Monday 20 August, 2018

Watch: Angela Bassett: 'Black Panther' success ‘feels like heaven’

There were many reasons to celebrate African American actors and filmmakers Sunday night including 'Black Panther' star Angela Bassett.  The actress was there to present the film of the year award at the American Black Film Festival, which honored quality film and television.

On the heels of the success of the Oscar-nominated film 'Get Out', and the global smash hit 'Black Panther', attendees were overwhelmed with happiness and appreciation.

'Black Panther' scored one of the best second weekends ever with an estimated $108 million in ticket sales, putting it on track to rank among the highest-grossing blockbusters ever.

"It feels like heaven," said Angela Bassett who stars as Ramonda, the former Queen of Wakanda.  When asked if she's been following the box office numbers, she admits she doesn't have to: her husband, friends, and family are all doing it for her.

"You know, I just turned my phone on and I've gotten a text from somebody - from hometown, from cross-town, from someone sister's friend, from Courtney (B. Vance), you know, so I don't have to go checking because it's coming to me, they're telling me.  Everyone is so proud but no more proud than I am," said Bassett.

 

Bassett said the cast and crew knew they were making something special while filming 'Black Panther' but never thought it would be used as a tool to create change amongst African Americans in entertainment.

"We thought it would be special, we thought folk would see it, it would have a big audience; it would have a wide appeal but to this degree and with this urgency and with this speed and with all this love and good feeling emanating from it... we are humbled," said Bassett.

Ryan Coogler's Marvel sensation hasn't confirmed a "Black Panther" sequel is in the works, but if there is, Bassett plans to return.

"Absolutely have to, absolutely. I didn't die - the queen lives!" said Bassett.  "I know, but Zuri and (Erik) Killmonger.  We have no more herb left.  Shuri, Shuri will figure it out.  My daughter will figure it out."

Director John Singleton was being recognized for his TV crime drama "Snowfall."  But speaking about the success of Black Panther," he said he's proud that everything he fought for since the beginning of his career is finally coming to fruition.

"There's no lying anymore about 'Oh these films aren't going to perform here, or they're going to play international-wise.'  I think it was a big farce that Hollywood put on itself to keep African Americans and people of color down because, like, even 'The Last Emperor,' right, which was a predominantly Asian cast, right, it was made by an Italian filmmaker and it was a huge hit in 1987.  International hit, but that whole idea of, like, there could only be Anglos in films that are going to be commercial is over.  And American film is becoming more and more popular because it's become more American, you know, it's become more multi-ethnic and that's what I really love.  Despite whoever is behind the camera, they are making a mélange of what the American experience is and that's what we need; we need more of that," said Singleton.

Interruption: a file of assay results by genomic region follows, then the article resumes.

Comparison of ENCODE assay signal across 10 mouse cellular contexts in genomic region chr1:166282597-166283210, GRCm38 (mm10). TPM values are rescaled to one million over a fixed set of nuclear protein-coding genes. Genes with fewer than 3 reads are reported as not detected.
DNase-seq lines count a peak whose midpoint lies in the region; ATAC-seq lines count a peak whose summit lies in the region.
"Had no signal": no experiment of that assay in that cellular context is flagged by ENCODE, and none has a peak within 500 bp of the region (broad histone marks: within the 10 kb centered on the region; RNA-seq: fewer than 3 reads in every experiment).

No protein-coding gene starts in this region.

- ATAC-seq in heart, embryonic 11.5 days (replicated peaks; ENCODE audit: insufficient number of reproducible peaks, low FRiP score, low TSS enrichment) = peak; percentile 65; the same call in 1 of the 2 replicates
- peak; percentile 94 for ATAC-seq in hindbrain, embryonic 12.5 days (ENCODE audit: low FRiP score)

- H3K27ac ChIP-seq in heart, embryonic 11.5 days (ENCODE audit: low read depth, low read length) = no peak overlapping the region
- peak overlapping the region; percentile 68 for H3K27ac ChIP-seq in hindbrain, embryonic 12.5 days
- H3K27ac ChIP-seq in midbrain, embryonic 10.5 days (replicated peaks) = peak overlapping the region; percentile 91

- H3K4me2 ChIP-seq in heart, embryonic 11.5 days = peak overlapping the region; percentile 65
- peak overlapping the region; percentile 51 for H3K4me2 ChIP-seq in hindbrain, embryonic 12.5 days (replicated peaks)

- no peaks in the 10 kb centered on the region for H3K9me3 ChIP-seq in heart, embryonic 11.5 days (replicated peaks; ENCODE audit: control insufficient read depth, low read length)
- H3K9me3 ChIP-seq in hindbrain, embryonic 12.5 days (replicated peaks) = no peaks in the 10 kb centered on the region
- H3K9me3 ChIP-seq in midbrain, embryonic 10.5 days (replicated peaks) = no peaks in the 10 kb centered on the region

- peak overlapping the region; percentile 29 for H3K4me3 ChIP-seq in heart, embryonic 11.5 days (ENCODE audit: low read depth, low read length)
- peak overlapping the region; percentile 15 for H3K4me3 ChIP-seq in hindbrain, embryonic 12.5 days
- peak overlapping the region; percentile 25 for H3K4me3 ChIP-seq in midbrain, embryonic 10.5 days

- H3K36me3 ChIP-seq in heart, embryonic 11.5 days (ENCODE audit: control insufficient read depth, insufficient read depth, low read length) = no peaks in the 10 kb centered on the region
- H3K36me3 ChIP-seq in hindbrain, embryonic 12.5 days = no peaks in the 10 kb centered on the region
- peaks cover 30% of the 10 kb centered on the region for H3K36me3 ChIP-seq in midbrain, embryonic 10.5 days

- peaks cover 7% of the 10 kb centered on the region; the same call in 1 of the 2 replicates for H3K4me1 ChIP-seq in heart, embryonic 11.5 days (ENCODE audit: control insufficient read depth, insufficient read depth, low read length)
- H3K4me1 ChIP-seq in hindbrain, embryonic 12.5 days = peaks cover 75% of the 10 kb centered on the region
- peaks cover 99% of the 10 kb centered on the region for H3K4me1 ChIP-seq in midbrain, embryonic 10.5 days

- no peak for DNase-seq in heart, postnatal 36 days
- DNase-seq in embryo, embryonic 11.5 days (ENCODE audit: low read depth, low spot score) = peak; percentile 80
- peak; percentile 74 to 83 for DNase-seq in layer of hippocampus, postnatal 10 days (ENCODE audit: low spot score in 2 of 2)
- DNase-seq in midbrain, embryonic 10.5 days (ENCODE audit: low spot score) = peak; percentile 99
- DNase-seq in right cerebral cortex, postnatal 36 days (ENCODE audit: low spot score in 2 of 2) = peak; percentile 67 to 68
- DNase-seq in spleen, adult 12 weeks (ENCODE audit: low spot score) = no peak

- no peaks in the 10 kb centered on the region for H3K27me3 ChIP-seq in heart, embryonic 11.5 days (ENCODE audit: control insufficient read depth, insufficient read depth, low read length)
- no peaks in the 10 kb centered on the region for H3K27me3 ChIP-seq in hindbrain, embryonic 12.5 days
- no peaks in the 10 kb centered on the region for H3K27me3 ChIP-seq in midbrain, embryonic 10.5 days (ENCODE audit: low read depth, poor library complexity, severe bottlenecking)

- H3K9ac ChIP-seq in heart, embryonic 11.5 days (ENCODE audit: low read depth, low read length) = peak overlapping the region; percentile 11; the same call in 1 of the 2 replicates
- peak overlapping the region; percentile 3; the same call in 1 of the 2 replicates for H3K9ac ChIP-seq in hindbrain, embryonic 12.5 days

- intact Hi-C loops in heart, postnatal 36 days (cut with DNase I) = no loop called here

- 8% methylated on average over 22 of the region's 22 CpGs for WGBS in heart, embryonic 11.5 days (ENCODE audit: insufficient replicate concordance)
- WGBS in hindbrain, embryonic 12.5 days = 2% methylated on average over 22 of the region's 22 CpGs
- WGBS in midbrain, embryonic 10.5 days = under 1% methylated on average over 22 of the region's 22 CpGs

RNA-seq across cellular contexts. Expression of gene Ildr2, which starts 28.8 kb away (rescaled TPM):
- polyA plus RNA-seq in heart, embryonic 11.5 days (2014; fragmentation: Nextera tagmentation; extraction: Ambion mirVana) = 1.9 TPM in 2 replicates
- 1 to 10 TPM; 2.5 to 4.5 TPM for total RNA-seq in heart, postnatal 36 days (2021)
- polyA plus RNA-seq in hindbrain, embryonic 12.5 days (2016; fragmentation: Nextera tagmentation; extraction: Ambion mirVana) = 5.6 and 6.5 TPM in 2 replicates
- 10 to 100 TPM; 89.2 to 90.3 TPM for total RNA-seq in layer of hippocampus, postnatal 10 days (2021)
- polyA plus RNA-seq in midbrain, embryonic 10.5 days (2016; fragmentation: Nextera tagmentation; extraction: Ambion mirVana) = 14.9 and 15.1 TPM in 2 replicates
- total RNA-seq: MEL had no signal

'Power' star Omari Hardwick was also honoured with the distinguished ABFF Alumni Award. Hardwick has been friends with most of the cast from "Black Panther" including Michael B. Jordan, who he considers his little brother.

"I'm extremely proud not only of the success but that Ryan (Coogler) was able to take a pot of gold, in terms of the amount of money they gave him to make it and work for the better parts of a year and make something that was even more gold than what he was given.  He came out the wiser - 700 million.  And they are so humble, they are very good individuals which I love most almost all of them that I just named, so I'm very proud," said Hardwick.

'Girls Trip' star Tiffany Haddish was honored with the rising star award.  She made history last November by becoming the first black female stand-up comedian to host "Saturday Night Live," and now she's the first black woman to host the 2018 MTV Movie Awards in June.  As if that wasn't exciting enough, she will also be one of the presenters at the Oscars this coming Sunday.

These accolades are special to Haddish, especially after overcoming emotional suffering during her childhood and teen years, and somehow turning her pain into a career in comedy.  If she could turn back time, she said she had a special message for little Tiffany, who felt lost and alone in the world.

"If I could go back, I would tell little Tiffany, I would say, 'Look Tiff, no matter what you do, stay you and don't ever get married until after 35.  Because if you don't get married, you might get more successful, sooner.  But you know what?  If you do it, at least you'll be strong.  And I love you and I approve of you, Tiffany and I know right now you feel like nobody cares but I care more than anybody in the whole world.'  And I would hug the hell out of myself and then I'd fade away into the shadows," she said.

Director Ava DuVernay was honoured with the industry visionary award, and actor Billy Dee Williams was given the Hollywood Legacy Award.  Other attendees included Tracee Ellis Ross, Tichina Arnold and Regina Hall.